Robert E. Hobbs, MD, The Kaufman Center for Heart Failure, Department of
Cardiology, Cleveland Clinic Foundation, Cleveland, OH, USA.
Guidelines for managing heart failure recommend angiotension-converting enzyme (ACE) inhibitors, beta-blockers, diuretics, digoxin, and aldosterone antagonists as standard therapy in order to improve morbidity and mortality. Angiotensin receptor blockers (ARBs) are considered second-line agents for patients who are intolerant of ACE inhibitors due to cough or angioedema. Because ACE inhibitors do not completely block the formation of angiotensin II and aldosterone, add-on therapy with an ARB has been evaluated in several clinical trials. In general, the results were mixed. Combination therapy with an ACE inhibitor and an ARB may improve morbidity and probably mortality, but with an increased incidence of hypotension, hyperkalemia, and azotemia. This approach could be considered in patients who remain symptomatic despite optimal doses of standard agents.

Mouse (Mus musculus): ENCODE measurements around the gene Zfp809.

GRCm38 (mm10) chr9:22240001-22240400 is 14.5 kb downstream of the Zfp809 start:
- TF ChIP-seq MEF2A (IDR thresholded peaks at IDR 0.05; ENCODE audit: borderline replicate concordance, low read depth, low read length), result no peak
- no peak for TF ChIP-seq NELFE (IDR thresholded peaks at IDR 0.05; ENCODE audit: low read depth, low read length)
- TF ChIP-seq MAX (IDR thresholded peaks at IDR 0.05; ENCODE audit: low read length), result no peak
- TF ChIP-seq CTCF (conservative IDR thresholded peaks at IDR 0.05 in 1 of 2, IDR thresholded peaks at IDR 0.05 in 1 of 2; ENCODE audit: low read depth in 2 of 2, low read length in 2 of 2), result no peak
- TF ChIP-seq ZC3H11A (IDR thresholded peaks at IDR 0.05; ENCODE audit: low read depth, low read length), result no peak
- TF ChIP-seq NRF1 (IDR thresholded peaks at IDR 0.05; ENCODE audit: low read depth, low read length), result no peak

Key words: angiotensin receptor blockers, ACE inhibitors, heart failure, vasodilators, hyperkalemia.